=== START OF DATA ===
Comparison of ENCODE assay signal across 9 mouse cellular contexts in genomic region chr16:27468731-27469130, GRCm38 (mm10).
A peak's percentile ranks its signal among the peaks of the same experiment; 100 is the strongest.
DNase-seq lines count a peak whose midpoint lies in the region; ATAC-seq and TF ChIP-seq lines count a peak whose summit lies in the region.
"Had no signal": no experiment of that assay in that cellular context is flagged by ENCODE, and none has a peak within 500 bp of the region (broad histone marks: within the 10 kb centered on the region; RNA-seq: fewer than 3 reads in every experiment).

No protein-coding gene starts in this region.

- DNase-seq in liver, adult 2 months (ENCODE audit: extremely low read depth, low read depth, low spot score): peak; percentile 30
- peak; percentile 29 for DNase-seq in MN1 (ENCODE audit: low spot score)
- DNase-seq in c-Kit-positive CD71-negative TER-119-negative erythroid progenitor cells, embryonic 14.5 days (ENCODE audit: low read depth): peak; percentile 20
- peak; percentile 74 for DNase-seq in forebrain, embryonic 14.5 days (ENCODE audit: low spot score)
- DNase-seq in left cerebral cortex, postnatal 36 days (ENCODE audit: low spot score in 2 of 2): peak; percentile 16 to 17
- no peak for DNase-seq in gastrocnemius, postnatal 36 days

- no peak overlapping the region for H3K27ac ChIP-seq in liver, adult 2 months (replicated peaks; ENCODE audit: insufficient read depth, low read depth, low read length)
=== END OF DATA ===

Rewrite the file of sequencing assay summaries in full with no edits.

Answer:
Comparison of ENCODE assay signal across 9 mouse cellular contexts in genomic region chr16:27468731-27469130, GRCm38 (mm10).
A peak's percentile ranks its signal among the peaks of the same experiment; 100 is the strongest.
DNase-seq lines count a peak whose midpoint lies in the region; ATAC-seq and TF ChIP-seq lines count a peak whose summit lies in the region.
"Had no signal": no experiment of that assay in that cellular context is flagged by ENCODE, and none has a peak within 500 bp of the region (broad histone marks: within the 10 kb centered on the region; RNA-seq: fewer than 3 reads in every experiment).

No protein-coding gene starts in this region.

- DNase-seq in liver, adult 2 months (ENCODE audit: extremely low read depth, low read depth, low spot score): peak; percentile 30
- peak; percentile 29 for DNase-seq in MN1 (ENCODE audit: low spot score)
- DNase-seq in c-Kit-positive CD71-negative TER-119-negative erythroid progenitor cells, embryonic 14.5 days (ENCODE audit: low read depth): peak; percentile 20
- peak; percentile 74 for DNase-seq in forebrain, embryonic 14.5 days (ENCODE audit: low spot score)
- DNase-seq in left cerebral cortex, postnatal 36 days (ENCODE audit: low spot score in 2 of 2): peak; percentile 16 to 17
- no peak for DNase-seq in gastrocnemius, postnatal 36 days

- no peak overlapping the region for H3K27ac ChIP-seq in liver, adult 2 months (replicated peaks; ENCODE audit: insufficient read depth, low read depth, low read length)